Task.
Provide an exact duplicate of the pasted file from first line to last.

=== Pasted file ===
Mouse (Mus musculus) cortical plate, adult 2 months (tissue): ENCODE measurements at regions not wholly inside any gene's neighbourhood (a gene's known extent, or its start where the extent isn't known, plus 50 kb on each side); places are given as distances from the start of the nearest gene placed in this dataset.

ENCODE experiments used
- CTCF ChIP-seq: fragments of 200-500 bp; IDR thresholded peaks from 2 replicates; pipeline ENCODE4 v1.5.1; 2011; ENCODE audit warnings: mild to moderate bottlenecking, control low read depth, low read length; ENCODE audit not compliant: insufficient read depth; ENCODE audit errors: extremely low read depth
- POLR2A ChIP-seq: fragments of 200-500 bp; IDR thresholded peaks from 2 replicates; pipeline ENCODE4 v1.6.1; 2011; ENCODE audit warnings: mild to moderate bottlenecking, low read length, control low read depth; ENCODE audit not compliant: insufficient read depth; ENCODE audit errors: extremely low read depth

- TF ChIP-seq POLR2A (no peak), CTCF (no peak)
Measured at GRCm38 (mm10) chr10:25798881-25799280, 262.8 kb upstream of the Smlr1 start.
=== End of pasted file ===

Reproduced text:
Mouse (Mus musculus) cortical plate, adult 2 months (tissue): ENCODE measurements at regions not wholly inside any gene's neighbourhood (a gene's known extent, or its start where the extent isn't known, plus 50 kb on each side); places are given as distances from the start of the nearest gene placed in this dataset.

ENCODE experiments used
- CTCF ChIP-seq: fragments of 200-500 bp; IDR thresholded peaks from 2 replicates; pipeline ENCODE4 v1.5.1; 2011; ENCODE audit warnings: mild to moderate bottlenecking, control low read depth, low read length; ENCODE audit not compliant: insufficient read depth; ENCODE audit errors: extremely low read depth
- POLR2A ChIP-seq: fragments of 200-500 bp; IDR thresholded peaks from 2 replicates; pipeline ENCODE4 v1.6.1; 2011; ENCODE audit warnings: mild to moderate bottlenecking, low read length, control low read depth; ENCODE audit not compliant: insufficient read depth; ENCODE audit errors: extremely low read depth

- TF ChIP-seq POLR2A (no peak), CTCF (no peak)
Measured at GRCm38 (mm10) chr10:25798881-25799280, 262.8 kb upstream of the Smlr1 start.